This article conducts an analysis of President Obama's security policy towards Pakistan during the first half of his current term in office. It identifies the rebalancing of civil-military relations, independent surveillance activities and drone strikes as key pillars of that security policy. This article examines the causes that led to the creation of that policy along with studying the efficacy of the approach in meeting Washington's objectives in Pakistan and the wider region which include, among others, conducting counter-insurgency and counter-terrorism operations. Though it was a clear departure from the policy adopted by the Bush administration, this approach suffered major setbacks. These setbacks are likely to impact US-Pakistan relations during the second half of President Obama's current term.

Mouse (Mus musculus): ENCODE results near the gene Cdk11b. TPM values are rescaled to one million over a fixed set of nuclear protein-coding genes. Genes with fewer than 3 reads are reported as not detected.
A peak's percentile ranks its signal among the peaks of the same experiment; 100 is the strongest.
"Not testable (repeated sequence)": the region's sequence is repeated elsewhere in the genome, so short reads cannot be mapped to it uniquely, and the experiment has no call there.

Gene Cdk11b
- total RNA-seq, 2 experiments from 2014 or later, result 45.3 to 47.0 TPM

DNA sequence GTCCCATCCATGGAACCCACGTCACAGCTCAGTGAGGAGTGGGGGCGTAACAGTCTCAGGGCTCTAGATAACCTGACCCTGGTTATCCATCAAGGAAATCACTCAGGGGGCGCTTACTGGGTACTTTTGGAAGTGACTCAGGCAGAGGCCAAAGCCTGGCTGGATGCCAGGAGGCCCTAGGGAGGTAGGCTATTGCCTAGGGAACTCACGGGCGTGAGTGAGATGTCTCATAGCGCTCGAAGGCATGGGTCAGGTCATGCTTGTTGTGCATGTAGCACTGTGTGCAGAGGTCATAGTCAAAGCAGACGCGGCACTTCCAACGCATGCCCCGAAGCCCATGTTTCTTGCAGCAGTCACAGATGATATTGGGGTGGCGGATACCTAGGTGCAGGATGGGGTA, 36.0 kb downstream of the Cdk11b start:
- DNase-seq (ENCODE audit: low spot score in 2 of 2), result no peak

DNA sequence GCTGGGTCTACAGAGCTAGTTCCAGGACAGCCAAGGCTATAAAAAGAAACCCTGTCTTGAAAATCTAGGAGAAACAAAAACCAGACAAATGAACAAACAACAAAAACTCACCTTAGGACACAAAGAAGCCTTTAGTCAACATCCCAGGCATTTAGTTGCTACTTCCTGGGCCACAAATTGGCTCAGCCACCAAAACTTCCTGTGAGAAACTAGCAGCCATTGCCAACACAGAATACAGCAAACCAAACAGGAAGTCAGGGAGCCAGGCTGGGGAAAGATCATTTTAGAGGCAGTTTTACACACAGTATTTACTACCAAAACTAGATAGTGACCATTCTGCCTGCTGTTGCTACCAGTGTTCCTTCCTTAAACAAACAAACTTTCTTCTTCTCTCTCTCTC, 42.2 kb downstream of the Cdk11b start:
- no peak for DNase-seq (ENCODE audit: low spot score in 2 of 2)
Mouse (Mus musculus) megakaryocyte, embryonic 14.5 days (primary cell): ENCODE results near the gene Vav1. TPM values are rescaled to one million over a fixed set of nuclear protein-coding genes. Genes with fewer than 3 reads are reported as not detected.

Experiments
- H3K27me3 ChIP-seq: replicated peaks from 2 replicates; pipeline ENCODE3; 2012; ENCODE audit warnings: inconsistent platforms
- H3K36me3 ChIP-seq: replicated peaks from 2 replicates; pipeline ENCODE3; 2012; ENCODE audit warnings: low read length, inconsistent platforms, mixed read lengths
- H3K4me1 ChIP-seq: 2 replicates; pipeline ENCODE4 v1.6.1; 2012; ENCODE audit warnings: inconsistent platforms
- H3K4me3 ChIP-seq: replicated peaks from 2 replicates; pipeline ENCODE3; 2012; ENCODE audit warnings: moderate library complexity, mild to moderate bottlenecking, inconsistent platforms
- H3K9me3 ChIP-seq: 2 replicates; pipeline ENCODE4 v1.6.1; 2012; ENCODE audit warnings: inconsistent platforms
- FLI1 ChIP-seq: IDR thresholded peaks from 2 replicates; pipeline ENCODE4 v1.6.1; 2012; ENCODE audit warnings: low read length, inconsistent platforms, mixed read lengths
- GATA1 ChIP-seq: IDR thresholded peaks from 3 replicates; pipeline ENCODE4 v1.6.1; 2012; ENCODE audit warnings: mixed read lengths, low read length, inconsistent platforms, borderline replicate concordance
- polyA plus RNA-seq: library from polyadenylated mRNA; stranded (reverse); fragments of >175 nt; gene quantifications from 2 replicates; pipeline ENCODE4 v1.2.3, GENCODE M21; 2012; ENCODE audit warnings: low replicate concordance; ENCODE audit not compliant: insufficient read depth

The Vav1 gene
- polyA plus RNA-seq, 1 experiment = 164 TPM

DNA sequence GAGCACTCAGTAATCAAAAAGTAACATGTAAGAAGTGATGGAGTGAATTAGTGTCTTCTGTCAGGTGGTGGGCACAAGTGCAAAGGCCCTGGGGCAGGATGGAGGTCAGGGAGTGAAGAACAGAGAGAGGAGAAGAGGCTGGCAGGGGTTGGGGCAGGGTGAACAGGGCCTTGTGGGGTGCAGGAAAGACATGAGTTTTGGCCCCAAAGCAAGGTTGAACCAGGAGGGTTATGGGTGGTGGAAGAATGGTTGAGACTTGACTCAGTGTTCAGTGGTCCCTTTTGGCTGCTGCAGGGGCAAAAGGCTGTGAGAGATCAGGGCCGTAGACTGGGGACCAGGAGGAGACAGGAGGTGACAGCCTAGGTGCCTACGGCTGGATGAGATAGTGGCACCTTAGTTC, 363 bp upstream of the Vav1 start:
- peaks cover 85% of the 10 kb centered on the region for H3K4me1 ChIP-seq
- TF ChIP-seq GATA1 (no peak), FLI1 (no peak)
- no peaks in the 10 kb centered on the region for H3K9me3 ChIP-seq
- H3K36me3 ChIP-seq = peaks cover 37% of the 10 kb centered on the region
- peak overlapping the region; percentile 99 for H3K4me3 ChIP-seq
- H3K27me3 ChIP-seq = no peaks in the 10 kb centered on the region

|Journal||Journal of Policing, Intelligence and Counter Terrorism|
|Early online date||21 Mar 2012|
|Publication status||Published - 2012|